Community practice is not only affected by events, politics, and movements of the day, but also heavily influenced by being part of the social work profession. Community organization occurs within the norms, boundaries, and processes of overall social work practice. Ties to the social work profession improve the practice of community organization through such professional processes as systematic discussion, debate, analysis, and evaluation. The sophisticated efforts in the history of social work to define and conceptualize community organization demonstrate these virtues. Being situated within the social work profession also constrained community organization, both in regard to demands placed on the subfield to be like the rest of social work and by tensions resulting from being a stepchild of the profession. For example, Jack Rothman recalls that when he was in graduate school in the early 1950s, “the au courantview in social work at the time was that you had to work a good eight to ten years in casework or group work before you could possibly go into CO [community organization]” (Rothman, 1999b, p. 221). Of course, the relationship to the social work profession is complex. The point here is that this relationship and changes in this relationship are seminal in the history of social work community practice.
Critically, community practice also occurred outside of social work. In a nutshell, efforts inside social work, historically called community organization, expand social work practice to the community realm, whether a geographic community, cultural community, or community of agencies and service providers. Links to the social work profession usually make community organization more institutionalized, formalized, tied to an academic discourse, and agency-based than its counterparts outside of social work. Community practice outside social work, historically called community organizing, expands, reconceptualizes, and applies models of union organizing and political activism to the community. Although the latter approaches share a number of aspects with social work community practice, they exist independent of the social work profession and are heavily influenced by shifts in the political economy and social movements. Community organization and community organizing sometimes merge and overlap, as in Mobilization for Youth (MFY) and other efforts in the 1960s or, more recently, in feminist organizing and work in the gay and lesbian communities. Much of the time, however, community workers inside and outside of social work have been aware of but generally ignored each other. In some instances, they have seen themselves in competition and at odds. This chapter, unlike most histories, incorporates both strands of community practice, although the focus is on community organization in social work.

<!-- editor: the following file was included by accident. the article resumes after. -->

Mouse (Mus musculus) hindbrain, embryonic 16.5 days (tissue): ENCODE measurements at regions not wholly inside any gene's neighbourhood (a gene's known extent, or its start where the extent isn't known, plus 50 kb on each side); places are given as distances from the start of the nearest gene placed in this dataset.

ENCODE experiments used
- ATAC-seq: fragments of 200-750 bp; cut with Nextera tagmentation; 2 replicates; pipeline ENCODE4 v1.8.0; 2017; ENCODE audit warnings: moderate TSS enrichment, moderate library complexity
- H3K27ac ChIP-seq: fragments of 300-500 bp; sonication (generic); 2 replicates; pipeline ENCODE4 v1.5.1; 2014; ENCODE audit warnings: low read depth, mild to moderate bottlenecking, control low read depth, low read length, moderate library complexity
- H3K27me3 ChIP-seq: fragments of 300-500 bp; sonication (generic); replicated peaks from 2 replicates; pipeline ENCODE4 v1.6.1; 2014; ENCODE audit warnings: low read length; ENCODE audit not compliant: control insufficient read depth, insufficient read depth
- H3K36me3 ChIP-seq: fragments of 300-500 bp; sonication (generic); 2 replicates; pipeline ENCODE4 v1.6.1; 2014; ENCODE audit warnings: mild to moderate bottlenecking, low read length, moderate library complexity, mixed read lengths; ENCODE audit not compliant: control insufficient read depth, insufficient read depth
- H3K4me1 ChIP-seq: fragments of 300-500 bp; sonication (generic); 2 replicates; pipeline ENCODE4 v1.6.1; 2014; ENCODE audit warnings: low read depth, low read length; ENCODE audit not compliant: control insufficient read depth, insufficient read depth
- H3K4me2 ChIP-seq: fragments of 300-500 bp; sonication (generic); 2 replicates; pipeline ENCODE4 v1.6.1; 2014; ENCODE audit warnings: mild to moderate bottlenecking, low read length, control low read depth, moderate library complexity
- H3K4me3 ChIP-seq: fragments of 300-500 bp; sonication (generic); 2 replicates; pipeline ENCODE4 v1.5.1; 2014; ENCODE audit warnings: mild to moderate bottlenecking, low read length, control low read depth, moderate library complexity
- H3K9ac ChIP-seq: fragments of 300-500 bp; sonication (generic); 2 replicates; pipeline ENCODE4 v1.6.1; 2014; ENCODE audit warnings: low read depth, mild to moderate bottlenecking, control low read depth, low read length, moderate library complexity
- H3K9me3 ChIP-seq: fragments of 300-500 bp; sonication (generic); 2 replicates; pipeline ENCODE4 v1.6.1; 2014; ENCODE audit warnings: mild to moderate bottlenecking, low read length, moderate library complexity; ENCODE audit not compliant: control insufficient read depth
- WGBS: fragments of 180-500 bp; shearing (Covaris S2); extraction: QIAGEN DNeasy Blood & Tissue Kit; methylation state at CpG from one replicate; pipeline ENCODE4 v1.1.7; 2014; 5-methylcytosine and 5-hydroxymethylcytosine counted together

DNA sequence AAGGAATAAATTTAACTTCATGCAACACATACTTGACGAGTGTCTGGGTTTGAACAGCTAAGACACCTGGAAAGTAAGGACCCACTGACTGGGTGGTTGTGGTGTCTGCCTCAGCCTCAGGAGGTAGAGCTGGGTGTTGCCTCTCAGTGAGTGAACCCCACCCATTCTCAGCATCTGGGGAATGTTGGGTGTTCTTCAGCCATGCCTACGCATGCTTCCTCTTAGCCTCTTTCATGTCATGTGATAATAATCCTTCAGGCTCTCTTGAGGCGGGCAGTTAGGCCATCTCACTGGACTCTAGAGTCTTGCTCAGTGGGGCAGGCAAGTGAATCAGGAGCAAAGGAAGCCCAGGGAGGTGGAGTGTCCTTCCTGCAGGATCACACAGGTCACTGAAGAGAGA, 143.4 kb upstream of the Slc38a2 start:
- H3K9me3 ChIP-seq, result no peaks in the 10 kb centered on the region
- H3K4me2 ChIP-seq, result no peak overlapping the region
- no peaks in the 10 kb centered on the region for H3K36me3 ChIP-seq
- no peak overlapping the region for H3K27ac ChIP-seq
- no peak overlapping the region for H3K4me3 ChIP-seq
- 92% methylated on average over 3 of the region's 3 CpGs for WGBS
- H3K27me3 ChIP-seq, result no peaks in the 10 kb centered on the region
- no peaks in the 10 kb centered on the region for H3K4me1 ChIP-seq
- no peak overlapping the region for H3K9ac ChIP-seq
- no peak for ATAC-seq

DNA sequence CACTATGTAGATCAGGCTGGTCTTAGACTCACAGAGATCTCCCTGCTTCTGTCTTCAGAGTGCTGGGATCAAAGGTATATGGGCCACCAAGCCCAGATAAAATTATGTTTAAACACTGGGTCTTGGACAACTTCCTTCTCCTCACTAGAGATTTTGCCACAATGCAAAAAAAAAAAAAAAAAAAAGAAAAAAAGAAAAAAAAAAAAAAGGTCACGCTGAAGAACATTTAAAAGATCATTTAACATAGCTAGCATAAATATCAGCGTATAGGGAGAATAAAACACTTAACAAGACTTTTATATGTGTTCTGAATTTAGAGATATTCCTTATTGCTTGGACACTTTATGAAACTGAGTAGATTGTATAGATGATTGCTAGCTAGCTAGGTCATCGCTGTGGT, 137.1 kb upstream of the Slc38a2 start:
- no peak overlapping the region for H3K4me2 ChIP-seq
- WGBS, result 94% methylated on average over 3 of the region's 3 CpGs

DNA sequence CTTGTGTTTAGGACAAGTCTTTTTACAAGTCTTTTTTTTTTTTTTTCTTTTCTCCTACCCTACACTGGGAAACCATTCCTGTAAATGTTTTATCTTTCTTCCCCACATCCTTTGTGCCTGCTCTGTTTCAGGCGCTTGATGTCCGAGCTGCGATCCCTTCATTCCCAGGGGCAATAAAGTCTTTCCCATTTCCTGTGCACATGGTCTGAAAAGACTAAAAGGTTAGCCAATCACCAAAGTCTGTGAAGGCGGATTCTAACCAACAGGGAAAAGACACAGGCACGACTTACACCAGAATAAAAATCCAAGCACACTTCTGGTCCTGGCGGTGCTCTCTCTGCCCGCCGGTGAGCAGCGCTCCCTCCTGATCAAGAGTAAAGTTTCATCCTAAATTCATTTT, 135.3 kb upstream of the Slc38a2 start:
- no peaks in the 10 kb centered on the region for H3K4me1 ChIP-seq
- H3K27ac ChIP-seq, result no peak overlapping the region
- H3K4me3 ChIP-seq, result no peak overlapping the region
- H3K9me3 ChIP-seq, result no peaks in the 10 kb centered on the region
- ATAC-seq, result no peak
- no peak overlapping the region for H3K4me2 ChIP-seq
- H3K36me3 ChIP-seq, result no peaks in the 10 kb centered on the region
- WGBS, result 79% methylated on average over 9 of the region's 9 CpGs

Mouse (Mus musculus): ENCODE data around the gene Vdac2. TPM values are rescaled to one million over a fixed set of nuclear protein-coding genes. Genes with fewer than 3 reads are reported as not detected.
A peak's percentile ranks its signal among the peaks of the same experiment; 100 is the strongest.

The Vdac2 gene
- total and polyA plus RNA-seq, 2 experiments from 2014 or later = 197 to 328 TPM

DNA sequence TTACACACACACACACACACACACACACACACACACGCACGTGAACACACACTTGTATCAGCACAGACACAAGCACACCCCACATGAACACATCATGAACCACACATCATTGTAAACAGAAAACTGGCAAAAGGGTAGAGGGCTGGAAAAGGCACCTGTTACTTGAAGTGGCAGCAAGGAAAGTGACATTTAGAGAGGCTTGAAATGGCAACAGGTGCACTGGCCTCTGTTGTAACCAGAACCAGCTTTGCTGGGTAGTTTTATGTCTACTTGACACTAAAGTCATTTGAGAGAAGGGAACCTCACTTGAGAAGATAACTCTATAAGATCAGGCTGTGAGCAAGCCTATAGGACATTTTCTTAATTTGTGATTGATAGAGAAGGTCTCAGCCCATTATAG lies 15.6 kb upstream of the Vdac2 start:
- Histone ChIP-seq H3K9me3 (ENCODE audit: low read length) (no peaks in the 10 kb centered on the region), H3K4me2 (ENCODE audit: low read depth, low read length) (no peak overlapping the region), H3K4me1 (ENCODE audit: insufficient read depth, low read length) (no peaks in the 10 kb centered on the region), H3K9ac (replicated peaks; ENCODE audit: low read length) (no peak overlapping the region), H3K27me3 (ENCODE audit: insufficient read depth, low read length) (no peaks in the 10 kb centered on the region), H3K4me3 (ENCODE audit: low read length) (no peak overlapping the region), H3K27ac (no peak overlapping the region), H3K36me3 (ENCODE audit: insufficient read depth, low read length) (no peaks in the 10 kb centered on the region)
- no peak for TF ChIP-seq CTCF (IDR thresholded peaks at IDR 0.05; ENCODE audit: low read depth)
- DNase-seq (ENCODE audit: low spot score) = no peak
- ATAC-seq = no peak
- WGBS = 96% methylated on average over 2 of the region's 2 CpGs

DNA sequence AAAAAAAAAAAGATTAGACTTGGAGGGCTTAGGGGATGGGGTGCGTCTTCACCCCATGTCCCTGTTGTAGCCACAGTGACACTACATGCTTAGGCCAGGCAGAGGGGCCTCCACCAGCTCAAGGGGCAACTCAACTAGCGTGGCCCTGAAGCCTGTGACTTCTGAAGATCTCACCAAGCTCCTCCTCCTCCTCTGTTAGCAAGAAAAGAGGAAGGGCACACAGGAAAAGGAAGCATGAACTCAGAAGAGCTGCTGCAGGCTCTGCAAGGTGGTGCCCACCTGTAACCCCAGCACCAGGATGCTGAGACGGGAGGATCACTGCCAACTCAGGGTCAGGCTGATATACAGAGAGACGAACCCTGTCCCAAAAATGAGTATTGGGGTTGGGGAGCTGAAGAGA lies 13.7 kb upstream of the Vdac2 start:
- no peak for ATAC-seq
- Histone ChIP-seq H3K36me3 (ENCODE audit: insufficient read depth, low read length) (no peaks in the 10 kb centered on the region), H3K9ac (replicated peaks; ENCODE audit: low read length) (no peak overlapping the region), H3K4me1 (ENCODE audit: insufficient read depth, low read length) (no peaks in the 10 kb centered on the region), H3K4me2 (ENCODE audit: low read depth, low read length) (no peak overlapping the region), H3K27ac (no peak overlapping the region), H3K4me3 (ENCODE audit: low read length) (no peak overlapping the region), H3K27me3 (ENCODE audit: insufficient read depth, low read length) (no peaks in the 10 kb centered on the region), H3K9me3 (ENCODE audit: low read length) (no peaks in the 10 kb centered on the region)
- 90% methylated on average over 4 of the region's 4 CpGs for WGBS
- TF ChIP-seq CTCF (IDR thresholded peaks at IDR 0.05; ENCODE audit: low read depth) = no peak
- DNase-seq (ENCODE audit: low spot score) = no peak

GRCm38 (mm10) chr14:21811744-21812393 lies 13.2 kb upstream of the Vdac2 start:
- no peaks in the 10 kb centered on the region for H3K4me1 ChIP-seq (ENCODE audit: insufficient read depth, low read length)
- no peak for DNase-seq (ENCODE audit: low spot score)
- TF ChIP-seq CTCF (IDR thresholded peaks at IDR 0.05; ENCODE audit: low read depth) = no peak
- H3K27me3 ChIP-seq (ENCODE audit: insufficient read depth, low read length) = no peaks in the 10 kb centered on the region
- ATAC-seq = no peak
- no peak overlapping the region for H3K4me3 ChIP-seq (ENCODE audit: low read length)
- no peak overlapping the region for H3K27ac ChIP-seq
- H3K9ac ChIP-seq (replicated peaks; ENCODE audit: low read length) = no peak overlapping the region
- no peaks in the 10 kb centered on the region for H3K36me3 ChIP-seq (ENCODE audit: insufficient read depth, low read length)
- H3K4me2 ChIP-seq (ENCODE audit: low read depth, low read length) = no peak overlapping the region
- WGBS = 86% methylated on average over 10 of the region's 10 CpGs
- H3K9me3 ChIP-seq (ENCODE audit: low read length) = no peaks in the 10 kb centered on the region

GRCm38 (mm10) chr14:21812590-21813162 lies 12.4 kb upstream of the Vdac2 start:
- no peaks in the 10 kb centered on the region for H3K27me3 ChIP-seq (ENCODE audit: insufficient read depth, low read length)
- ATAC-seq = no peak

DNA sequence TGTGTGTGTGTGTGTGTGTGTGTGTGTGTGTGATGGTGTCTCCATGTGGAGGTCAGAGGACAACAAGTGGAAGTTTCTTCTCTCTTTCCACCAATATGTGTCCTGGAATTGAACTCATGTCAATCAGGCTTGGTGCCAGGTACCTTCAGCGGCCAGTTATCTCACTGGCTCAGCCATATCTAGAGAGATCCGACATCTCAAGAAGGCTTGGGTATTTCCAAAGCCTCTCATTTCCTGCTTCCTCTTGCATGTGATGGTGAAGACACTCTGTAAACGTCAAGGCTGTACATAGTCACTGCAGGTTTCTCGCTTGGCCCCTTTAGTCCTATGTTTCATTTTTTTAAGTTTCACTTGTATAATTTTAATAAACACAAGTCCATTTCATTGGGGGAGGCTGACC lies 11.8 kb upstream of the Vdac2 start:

The Gilded Age and Charity Organization Society
The emerging urban-industrial order that developed after the Civil War presented unprecedented social conditions and challenges. In the late 19th century, the United States witnessed a dramatic acceleration of its transition from an agrarian, rural, and traditional society to one that was industrial, urban, heterogeneous, and modern. The Gilded Age, so named by Mark Twain to reflect many Americans’ single-minded quest for individual wealth during that time, brought about fierce competition among big businessmen, workers, and farmers to see who would benefit from the transformation to an urban-industrial society. In a nutshell, the laissez-faire and Social Darwinist political economy of the day encouraged only social interventions that were oriented to improving individual behavior and benefiting business. Pro-labor and pro-farmer organizers were unable during this period to win many concessions or force government to intercede on their behalf.